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Prisoner's Punishment for Attempting to Mail Out Threat-Laden "Poems" Upheld by Minnesota Court of Appeals

In a decision dated January 11, 2016, the Minnesota Court of Appeals denied a petition filed by a state prisoner who alleged his First Amendment rights were violated when prison officials found him guilty and sanctioned him with loss of good time for violating rules regarding sending threatening mail. The court rejected the prisoner's claim that his poems, addressed to various media outlets, were purely fictional.

James David McBroom filed a petition for a writ of habeas corpus in county district court challenging four prison disciplinary hearings which found him guilty of threatening others, including his crime victim and prison mailroom staff. The threats were contained in "poems" McBroom had addressed to several news organizations.

According to prison authorities at the Oak Park Heights Correctional Facility in Minnesota, McBroom's poems contained threats of physical and sexual violence against a female "troll." Because McBroom referred in court documents to his crime victim as a "troll," and other references in the poem--DNA evidence and lie detector tests--that also mirrored his criminal proceeding, McBroom was found guilty of making threats to his victim and sanctioned with 15 days loss of good time.

Other "poems" McBroom was punished for included threats of murder against "female unicorns" in the prison mailroom, urging mailroom staff to commit suicide, derogatory sexual descriptions of mailroom staff, and one that "threatened the troll with slaughter and decapitation."

All tolled, McBroom lost a total of 105 days of good time and spent over 300 days in segregation as punishment for his writings. McBroom's habeas petition asserted that the sanctions violated his right to free speech under the First Amendment. The district court disagreed and denied his petition. McBroom then appealed to the Minnesota Court of Appeals, who upheld the sanctions and findings of the disciplinary officer.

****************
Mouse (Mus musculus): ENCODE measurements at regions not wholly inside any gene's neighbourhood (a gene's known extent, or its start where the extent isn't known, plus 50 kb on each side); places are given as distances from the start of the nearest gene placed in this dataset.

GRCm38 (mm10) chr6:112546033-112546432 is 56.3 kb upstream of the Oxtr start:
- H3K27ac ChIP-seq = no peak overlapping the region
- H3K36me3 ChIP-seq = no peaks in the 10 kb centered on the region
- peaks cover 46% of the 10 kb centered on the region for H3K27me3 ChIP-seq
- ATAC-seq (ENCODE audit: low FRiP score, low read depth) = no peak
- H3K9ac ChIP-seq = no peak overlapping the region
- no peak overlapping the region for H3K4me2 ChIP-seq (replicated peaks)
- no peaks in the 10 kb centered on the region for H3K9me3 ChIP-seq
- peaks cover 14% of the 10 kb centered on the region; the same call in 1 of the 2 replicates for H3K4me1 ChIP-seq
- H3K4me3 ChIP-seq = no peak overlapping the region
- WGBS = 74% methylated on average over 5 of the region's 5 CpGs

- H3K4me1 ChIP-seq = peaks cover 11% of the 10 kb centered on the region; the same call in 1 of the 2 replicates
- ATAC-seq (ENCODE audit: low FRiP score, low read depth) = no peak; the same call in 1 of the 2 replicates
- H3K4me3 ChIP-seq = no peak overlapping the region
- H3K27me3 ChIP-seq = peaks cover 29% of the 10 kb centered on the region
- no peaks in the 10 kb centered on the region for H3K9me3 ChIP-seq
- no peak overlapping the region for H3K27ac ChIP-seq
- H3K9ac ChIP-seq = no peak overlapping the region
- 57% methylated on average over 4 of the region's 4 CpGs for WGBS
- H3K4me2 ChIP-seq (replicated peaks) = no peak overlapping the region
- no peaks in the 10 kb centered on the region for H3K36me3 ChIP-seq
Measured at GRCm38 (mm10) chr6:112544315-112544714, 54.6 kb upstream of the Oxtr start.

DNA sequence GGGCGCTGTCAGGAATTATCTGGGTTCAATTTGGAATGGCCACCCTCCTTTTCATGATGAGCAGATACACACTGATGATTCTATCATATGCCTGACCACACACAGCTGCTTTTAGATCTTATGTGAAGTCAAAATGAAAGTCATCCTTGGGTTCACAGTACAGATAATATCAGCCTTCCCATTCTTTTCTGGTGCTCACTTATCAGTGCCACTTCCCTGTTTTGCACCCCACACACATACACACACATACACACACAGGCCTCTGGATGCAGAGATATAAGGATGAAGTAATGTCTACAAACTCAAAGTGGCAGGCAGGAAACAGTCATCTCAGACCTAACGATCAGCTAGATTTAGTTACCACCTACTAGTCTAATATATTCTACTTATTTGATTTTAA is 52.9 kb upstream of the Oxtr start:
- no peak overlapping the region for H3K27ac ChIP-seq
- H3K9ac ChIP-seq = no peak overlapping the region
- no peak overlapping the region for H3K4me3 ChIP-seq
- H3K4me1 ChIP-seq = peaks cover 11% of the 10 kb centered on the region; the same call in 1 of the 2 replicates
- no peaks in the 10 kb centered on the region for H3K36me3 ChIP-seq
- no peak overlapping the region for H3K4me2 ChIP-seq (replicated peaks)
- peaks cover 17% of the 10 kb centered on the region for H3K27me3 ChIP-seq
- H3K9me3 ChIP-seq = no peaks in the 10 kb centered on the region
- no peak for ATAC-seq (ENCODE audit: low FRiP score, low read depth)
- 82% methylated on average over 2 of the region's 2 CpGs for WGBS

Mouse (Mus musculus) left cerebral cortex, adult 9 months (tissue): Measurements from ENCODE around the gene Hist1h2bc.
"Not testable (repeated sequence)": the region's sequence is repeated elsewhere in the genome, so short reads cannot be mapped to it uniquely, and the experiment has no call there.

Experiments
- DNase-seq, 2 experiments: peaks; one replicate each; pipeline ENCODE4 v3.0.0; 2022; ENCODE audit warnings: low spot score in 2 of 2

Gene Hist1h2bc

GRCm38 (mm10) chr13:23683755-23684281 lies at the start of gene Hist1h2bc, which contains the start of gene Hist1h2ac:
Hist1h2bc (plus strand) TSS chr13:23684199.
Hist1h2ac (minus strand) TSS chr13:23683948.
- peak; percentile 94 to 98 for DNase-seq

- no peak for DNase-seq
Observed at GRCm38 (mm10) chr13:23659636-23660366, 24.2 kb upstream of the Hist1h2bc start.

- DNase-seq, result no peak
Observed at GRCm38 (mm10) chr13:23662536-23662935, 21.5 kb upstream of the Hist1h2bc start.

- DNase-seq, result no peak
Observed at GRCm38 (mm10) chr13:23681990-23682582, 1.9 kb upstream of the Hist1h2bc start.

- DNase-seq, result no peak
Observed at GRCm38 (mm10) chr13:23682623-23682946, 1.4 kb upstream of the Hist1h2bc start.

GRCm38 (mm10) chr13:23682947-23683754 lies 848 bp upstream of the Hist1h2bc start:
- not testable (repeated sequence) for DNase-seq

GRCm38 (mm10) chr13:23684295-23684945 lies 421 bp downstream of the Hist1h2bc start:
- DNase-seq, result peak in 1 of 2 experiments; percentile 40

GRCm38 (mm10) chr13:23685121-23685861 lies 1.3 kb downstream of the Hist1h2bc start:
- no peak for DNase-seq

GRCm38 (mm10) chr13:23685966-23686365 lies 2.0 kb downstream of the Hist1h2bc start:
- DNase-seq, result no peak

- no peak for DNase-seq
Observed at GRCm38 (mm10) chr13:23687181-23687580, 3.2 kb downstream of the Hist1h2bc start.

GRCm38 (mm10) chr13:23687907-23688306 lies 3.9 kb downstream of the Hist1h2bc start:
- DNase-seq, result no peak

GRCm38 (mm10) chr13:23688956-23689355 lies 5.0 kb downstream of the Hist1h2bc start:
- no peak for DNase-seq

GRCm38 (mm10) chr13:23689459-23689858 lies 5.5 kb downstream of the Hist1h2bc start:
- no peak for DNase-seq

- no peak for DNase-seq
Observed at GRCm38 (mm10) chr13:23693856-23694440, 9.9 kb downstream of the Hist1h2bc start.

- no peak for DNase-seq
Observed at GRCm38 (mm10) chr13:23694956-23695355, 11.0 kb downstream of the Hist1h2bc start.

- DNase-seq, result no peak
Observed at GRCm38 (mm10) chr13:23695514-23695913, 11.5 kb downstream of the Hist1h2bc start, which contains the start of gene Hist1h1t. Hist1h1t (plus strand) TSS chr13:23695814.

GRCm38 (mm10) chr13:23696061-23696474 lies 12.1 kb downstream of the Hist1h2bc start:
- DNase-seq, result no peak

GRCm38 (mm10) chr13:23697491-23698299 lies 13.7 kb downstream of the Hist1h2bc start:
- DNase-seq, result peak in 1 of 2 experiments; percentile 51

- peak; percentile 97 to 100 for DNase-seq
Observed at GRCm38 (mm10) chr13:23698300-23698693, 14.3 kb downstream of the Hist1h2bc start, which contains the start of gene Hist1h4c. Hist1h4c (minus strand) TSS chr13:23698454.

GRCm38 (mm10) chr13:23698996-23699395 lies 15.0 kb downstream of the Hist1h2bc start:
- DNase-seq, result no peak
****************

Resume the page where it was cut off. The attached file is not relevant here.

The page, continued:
The court rejected McBroom's argument that his "poems" were fictional writing protected by the First Amendment. The appellate court found that McBroom "was properly disciplined for attempting to send unallowable mail to media outlets that contained statements threatening others," the court said. "Examination of documents submitted in McBroom's criminal proceedings shows correlation between statements McBroom made during those proceedings and the messages contained in his poems that were not coincidental, and could only be intentional."

Calling McBroom's writings "thinly-veiled attacks" directed at his crime victim and prison mailroom staff, the court determined that the district court "did not err in" upholding McBroom's discipline.

The court finally rejected McBroom's contention that inspection of his outgoing mail, by itself, is a violation of his First Amendment rights. The policy challenged by McBroom, though, does not impose a blanket restriction on outgoing mail, the court held, and only authorizes random inspections where "there is a justifiable belief that its contents constitute a risk to safety and security." Thus, the policy did not violate McBroom's First Amendment rights.

The sanctions and findings were upheld and McBroom's petition for a writ of habeas corpus denied. See: McBroom v. Minnesota Correctional Facility - Oak Park Heights, et al., No. A15-1544 (C.A. Minn.), January 11, 2016.

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Related legal case

McBroom v. Minnesota Correctional Facility - Oak Park Heights